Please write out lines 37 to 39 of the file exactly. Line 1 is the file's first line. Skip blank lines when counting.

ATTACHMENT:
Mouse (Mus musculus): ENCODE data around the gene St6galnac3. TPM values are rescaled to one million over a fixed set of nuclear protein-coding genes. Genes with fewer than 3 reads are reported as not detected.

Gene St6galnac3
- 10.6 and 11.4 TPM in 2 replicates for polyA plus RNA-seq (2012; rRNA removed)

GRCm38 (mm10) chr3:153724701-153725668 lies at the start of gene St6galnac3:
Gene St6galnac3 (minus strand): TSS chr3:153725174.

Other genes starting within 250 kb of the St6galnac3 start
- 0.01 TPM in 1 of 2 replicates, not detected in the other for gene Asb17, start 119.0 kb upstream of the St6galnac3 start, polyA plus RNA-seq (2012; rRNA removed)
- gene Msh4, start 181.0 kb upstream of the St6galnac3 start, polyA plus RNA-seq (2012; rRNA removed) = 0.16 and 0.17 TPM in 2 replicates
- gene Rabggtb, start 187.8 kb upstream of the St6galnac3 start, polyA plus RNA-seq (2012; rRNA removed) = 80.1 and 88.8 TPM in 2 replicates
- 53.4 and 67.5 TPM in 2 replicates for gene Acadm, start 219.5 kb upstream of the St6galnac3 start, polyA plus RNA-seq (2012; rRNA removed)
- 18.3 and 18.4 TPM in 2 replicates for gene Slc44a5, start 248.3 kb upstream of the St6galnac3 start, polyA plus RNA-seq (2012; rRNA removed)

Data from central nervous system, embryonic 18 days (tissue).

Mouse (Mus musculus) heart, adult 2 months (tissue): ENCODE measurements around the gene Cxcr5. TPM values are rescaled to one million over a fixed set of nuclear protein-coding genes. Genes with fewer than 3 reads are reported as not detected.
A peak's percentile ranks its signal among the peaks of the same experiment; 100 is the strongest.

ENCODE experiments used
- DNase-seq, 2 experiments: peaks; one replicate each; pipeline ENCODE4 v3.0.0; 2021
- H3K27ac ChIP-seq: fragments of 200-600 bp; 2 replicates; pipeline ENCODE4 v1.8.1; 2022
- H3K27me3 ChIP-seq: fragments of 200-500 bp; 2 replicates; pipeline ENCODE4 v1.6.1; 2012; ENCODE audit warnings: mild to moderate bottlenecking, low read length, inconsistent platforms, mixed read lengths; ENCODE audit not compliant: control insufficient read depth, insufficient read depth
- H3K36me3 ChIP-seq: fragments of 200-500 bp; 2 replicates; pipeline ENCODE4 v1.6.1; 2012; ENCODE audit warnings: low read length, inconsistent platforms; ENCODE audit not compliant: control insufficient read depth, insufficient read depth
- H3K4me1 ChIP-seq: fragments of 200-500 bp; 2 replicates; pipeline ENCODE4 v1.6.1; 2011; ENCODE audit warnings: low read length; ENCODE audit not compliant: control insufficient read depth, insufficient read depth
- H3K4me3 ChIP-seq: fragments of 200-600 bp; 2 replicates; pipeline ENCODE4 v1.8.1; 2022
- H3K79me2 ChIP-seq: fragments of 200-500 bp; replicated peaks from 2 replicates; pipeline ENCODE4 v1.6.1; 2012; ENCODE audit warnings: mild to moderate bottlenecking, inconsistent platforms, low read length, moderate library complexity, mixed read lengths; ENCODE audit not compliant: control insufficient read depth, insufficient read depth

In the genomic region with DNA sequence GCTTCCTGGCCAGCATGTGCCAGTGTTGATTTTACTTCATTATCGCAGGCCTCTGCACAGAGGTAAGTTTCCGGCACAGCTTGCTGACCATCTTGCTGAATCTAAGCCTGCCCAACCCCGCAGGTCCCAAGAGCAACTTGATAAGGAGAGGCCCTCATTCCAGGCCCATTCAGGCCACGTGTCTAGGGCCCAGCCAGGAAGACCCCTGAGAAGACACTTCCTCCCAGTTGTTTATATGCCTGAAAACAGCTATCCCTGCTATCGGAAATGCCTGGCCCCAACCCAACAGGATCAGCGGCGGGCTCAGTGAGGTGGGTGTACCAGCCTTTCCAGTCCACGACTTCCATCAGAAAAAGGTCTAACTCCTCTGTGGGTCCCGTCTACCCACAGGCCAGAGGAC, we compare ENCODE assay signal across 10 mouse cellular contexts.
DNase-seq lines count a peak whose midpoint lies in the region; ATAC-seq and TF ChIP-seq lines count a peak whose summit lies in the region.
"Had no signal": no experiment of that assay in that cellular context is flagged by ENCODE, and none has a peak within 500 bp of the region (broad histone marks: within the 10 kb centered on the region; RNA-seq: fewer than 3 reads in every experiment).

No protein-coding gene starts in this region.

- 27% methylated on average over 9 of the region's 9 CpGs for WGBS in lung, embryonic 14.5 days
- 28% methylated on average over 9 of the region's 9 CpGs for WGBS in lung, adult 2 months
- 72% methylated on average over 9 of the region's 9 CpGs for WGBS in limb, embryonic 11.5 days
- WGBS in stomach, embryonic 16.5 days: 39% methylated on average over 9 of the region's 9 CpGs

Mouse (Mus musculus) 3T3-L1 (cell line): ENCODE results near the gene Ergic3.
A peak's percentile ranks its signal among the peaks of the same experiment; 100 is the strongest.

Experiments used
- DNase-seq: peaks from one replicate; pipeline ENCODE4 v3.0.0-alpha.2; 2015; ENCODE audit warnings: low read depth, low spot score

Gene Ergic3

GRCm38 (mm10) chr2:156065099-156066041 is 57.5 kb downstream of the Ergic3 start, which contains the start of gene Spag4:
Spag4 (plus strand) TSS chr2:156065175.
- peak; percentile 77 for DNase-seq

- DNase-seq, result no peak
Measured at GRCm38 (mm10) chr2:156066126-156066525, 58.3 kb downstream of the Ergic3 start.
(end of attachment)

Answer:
Spag4 (plus strand) TSS chr2:156065175.
- peak; percentile 77 for DNase-seq

- DNase-seq, result no peak